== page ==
Received a good question the other day about the measurement length applicable to pipelines carrying oil, LPG or even CO2. I’ve previously written a bit about measurement length here and here, but the emphasis was on gas pipelines.
Radiation contours from pipelines carrying oil or HVPL (high vapour pressure liquid) are difficult. The note following Clause 4.3.2 in AS 2885.1-2012 says as much. However I’ve done a few SMSs for oil lines and the difficulty has not been a serious practical problem (yet). I think the key thing to remember is that the measurement length is a guideline to help you make judgements about the severity of consequences. It doesn’t need to be precisely calculated in order to fulfil that guideline function.
The other day I saw the measurement length for a gas line given as 199 m. That implied level of precision is ridiculous, given that no-one has any idea about the operating pressure in the pipeline at the time of failure, the wind direction, the type of crater and its effect on the type and direction of the fire, etc, etc. Also the measurement lengths graphed in Appendix Y of AS 2885.1 are based on a bunch of assumptions about the length of pipeline (and hence the linepack available) and gas properties. Further, the gas pipeline radiation intensities apply at a moment 30 s after rupture. Because the gas release is a highly transient phenomenon the initial radiation intensity is a lot higher and it decays very rapidly. Hence although it appears that the measurement length for gas lines can be calculated with great precision that’s a complete illusion. For the particular pipeline I mentioned, to me it seems that the measurement length is very roughly 200 m, and anyone within about 300 m had better run hard and anyone within 100 m is in very serious trouble indeed.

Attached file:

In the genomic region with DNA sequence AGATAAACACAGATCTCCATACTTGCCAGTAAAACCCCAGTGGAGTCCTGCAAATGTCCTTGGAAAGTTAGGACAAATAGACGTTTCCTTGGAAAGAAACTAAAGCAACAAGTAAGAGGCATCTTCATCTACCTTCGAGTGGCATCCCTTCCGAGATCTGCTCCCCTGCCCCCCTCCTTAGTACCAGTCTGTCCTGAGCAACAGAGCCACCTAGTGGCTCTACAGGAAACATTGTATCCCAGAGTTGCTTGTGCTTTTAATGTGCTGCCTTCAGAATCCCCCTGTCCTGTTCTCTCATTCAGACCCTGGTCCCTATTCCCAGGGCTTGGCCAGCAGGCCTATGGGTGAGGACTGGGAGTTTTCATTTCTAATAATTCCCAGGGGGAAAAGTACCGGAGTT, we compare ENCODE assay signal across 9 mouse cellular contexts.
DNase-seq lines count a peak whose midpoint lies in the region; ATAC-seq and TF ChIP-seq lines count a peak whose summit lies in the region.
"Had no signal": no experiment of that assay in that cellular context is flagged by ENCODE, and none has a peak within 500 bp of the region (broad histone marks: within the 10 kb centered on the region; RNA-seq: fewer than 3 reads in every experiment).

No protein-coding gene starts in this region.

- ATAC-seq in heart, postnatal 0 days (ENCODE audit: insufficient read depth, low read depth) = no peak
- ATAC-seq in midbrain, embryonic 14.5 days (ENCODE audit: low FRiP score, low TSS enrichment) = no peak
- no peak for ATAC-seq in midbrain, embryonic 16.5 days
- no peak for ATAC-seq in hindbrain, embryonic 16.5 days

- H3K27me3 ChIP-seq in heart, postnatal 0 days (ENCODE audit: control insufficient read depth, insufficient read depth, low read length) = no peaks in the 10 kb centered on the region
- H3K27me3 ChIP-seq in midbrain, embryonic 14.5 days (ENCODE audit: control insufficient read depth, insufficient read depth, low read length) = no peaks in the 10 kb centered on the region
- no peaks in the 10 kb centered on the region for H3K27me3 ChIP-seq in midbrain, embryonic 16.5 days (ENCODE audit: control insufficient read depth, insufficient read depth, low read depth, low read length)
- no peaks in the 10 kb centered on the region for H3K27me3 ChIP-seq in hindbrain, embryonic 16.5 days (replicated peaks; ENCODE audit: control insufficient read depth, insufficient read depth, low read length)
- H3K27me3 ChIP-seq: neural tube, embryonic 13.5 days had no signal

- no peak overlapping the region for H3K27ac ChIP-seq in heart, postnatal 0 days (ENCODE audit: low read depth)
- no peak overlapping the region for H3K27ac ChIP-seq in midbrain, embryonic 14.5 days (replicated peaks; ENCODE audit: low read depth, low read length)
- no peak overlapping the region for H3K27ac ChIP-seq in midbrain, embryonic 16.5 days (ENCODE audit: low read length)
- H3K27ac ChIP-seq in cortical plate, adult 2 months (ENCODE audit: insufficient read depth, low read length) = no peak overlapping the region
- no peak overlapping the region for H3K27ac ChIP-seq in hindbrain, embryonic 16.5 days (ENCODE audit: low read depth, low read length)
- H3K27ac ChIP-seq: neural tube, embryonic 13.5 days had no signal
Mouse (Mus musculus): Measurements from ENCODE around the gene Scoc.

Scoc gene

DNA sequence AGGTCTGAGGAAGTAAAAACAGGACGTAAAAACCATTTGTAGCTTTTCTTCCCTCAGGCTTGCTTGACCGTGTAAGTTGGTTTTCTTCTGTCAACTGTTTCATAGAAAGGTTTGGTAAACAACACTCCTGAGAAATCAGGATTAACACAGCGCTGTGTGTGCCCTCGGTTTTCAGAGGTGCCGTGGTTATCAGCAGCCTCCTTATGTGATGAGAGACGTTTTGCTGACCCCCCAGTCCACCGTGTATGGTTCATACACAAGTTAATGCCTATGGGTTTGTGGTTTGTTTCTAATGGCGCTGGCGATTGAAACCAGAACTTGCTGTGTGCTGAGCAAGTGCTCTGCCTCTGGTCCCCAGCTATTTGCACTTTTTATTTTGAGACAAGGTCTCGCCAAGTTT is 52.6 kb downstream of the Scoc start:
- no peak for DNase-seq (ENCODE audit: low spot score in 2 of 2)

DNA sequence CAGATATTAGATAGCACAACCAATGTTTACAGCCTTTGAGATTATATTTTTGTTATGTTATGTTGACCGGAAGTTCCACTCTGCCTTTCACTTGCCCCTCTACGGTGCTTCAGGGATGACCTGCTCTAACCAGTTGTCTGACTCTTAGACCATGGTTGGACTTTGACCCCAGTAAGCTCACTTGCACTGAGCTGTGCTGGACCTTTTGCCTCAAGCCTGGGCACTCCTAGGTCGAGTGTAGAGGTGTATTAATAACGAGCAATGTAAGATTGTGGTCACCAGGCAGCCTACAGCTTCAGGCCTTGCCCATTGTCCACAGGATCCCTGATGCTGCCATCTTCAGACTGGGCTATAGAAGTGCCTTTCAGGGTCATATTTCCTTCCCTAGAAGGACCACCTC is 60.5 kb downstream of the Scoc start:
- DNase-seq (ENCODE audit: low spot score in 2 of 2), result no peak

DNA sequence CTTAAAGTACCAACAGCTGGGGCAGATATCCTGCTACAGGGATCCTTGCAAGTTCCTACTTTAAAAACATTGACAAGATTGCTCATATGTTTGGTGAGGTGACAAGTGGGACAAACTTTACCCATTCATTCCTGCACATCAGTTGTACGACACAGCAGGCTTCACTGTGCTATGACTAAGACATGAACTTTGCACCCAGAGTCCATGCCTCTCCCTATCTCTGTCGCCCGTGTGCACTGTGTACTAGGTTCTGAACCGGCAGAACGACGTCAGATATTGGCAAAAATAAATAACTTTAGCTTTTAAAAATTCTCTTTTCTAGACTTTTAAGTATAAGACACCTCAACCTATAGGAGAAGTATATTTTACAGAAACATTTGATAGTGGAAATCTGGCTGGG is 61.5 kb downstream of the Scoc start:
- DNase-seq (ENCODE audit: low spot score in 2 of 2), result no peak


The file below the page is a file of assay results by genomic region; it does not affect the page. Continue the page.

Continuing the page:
(If your recognise your pipeline as the one with the 199 m measurement length, don’t feel singled out – I’ve seen many other documents with similar unjustifiably precise values for measurement length.)
For oil lines various approaches are possible. If you have access to specialist process risk software then pool fire calculations can be done, but of course they depend enormously on assumptions made about the rate of spill from the pipeline, size of pool, spread of pool, topographic effects on drainage, etc. So again, although the results might look precise they are built on a very shaky foundation.
Sometimes in the past I have just used the gas pipeline measurement lengths as an indicative approximation. At other times, for particular pipelines in well-developed areas, we haven’t bothered at all because it is just so obvious that the radiation distance will encompass a large number of houses and hence the location class is T1 (or T2 or S depending on what is there).
HVPLs such as LPG or ethane have the potential to spread into low-lying areas. I have not yet had to deal with this in practice so don’t have any experience-based advice to give. I suspect that in this case it might be more necessary to have some dispersion modelling done so that there is a reasonable understand of how the vapour spreads. That becomes complex partly because of the range of atmospheric conditions and partly also because of the possibly large number of leak locations that have different topography.
For CO2 the problem has been recognised by Appendix BB of AS 2885.1-2012 and the Energy Pipelines Cooperative Research Centre. There are some research projects just getting under way to look at this. CO2 is even more complicated because of the potentially 3-phase nature of the stuff. Its behaviour when released to atmospheric pressure from supercritical conditions is not well understood, to say the least. Hence the need for research on how it behaves both within a suddenly ruptured pipeline and then in the surrounding environment. The other aspect of CO2 measurement length is that is unresolved is the CO2 concentration corresponding to the 4.7 kW/m2 radiation level. CO2 pipelines are not here yet but I suspect they are coming soon and this will a subject for ongoing discussion.